With many experts and organisations much more optimistic about the UK economy following sure signs of the green shoots of recovery, how do you make sure your small business prospers – rather than falling victim to a sudden growth in sales?
There is an enduring claim (disputed by some) that more businesses fail as an economy or market recovers, mainly because of fatal cashflow difficulties brought on by a sudden and significant spike in sales. Businesses that accept cash or get payment up front may experience a boom, but for those that grant credit, a recovery can add extra strain to cashflow.
"When a business experiences a marked sales uplift – whether linked to the wider economy or not – if not properly managed there's a risk it could run out of cash," warns chartered accountant Carl Elsby (right), founding partner of Northamptonshire-based chartered accountants Elsby & Co.
"A business owner or management team can get distracted by sales, so much so that they take their eye off their cashflow. So the business experiences a serious cash shortage while waiting for revenue to come in, which can prove fatal.
"When this happens, management nearly always react too late, often because of poor information or reliance on hope rather than taking decisive action."
Elsby recommends maintaining detailed cashflow forecasts, broken down into weeks, updated when actual sales and costs become apparent. "You must factor in all costs associated with anticipated future sales, and sales forecasts must be realistic. Cashflow forecasts enable you to predict when cash will enter and leave your business, so you can identify whether problems are likely.
"A business should also try to have a cash safety net, especially with bank finance not being as widely available as it once was. You must expect the unexpected – even when your sales are increasing."
And even if your sales are growing, Elsby says waste and inefficiency must not be allowed to add unnecessary cost. Businesses facing changing market conditions can benefit from revisiting their business plan, he adds, by setting new objectives and strategies
"As well as cash, businesses must ensure they have the necessary human resources to deal with a significant growth in sales," says HR and recruitment expert Sue Tumelty (right), managing director of Bristol-headquartered consultancy, HR Dept.
"You have to find the right HR solution for your business. Not having enough staff could mean your customer service suffers, which will damage your sales. Maintaining good customer service is a key challenge during periods of growth."
Tumelty recommends first trying to make your systems more efficient, using technology to free up people's time where possible. Small-business owners are notoriously guilty of trying to combine many roles, she adds, when outsourcing could enable them to concentrate on sales and customers. "That could mean outsourcing your bookkeeping, IT, marketing, payroll or HR. Outsourcing can be more cost-effective, while often giving you access to someone else's superior knowledge."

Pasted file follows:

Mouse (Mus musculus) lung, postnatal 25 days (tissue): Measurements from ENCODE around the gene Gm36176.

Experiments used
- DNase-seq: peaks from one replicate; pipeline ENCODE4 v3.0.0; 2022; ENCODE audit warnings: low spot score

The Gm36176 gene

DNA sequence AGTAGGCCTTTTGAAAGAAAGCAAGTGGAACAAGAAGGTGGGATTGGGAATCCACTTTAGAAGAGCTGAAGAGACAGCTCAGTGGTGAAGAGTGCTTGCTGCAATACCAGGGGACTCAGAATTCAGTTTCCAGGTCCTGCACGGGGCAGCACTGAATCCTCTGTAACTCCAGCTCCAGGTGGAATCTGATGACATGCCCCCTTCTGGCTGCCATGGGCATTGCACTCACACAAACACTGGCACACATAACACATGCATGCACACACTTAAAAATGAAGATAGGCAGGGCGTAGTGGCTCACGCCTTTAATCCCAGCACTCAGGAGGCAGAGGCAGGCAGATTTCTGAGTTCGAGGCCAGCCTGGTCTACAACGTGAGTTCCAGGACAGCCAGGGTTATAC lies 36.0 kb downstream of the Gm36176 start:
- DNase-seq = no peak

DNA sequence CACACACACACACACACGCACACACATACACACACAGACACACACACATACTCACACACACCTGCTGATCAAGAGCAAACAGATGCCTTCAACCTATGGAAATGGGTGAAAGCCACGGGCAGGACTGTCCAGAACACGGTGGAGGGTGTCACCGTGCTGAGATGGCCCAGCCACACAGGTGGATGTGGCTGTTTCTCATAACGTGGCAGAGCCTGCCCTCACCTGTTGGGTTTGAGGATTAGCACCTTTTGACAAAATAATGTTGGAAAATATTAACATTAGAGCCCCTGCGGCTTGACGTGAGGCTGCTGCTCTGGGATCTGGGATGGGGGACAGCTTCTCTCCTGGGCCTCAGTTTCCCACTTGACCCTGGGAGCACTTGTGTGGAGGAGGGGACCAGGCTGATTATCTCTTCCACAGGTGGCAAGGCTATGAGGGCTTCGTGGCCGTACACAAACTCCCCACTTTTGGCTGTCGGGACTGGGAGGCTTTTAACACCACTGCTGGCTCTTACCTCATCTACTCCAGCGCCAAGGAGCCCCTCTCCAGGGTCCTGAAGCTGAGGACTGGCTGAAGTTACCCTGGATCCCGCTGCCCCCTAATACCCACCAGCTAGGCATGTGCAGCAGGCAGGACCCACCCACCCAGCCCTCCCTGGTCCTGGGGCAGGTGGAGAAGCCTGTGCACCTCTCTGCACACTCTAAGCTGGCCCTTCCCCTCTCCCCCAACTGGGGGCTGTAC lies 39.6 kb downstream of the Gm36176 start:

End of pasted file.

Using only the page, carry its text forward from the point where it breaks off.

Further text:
If you need to take on more staff, Tumelty recommends carefully assessing your likely needs and exploring all the options. "Employing temporary staff could provide a short-term answer, giving you time to find out whether sales will continue to grow, as well as plan a sound longer-term staffing solution.
"Alternatively, you might employ a part-timer, with the flexibility to increase their hours if necessary, or two part-time staff rather than one full-timer."
Whether you bring in new people or give existing team members new responsibilities, Tumelty says proper training and supervision is essential. "Crucially, you mustn't forget the contribution made by existing staff, especially if things have been tough for your business. They might not have had a pay rise for some time, and if the economy really does pick up they could take their talent, knowledge and experience elsewhere.
"Employees need to feel appreciated, supported and rewarded for their commitment – especially if they're now faced with a more demanding workload brought about by more sales. If you want good employees to remain with you, they shouldn't feel constantly overworked, underpaid and underappreciated," she cautions.
"Conventional wisdom suggests that economic recovery brings with it an increase in business failures, as firms struggle to make sure they have enough working capital to finance growth, but this is simply not the case," argues Dr John Ashcroft PhD, chief executive of pro.manchester and chief economist for the Greater Manchester Chamber of Commerce.
"The idea that as economies recover more businesses are forced into liquidation is a myth – as is the belief that UK business failures are lower in the current recession as a portend of more failures to come."
Ashcroft has published a report called Zombie Companies: Myth or Reality?, which was updated in August 2013. "We anticipate that the number of liquidations in 2013 will be 15,600, fewer than last year when there were more than 16,000. The level of liquidations will fall further in 2014 and 2015, as the economy recovers," he predicts.
"Business failures are a coincident indicator – as the economy falters the rate of failure increases; as the economy recovers, the failure rate, in fact, slows. In the 1980 cycle, as the economy recovered, business insolvencies did increase, however, in the 1990 cycle they fell as the economy recovered. In the 2008 cycle, failures increased as the economy experienced serious problems, but in recent years, with the UK economic conditions showing signs of improvement, the insolvency rate hasn't increased.
"As the economy recovers in 2013 and beyond, business failures will fall – not increase, as many analysts predict."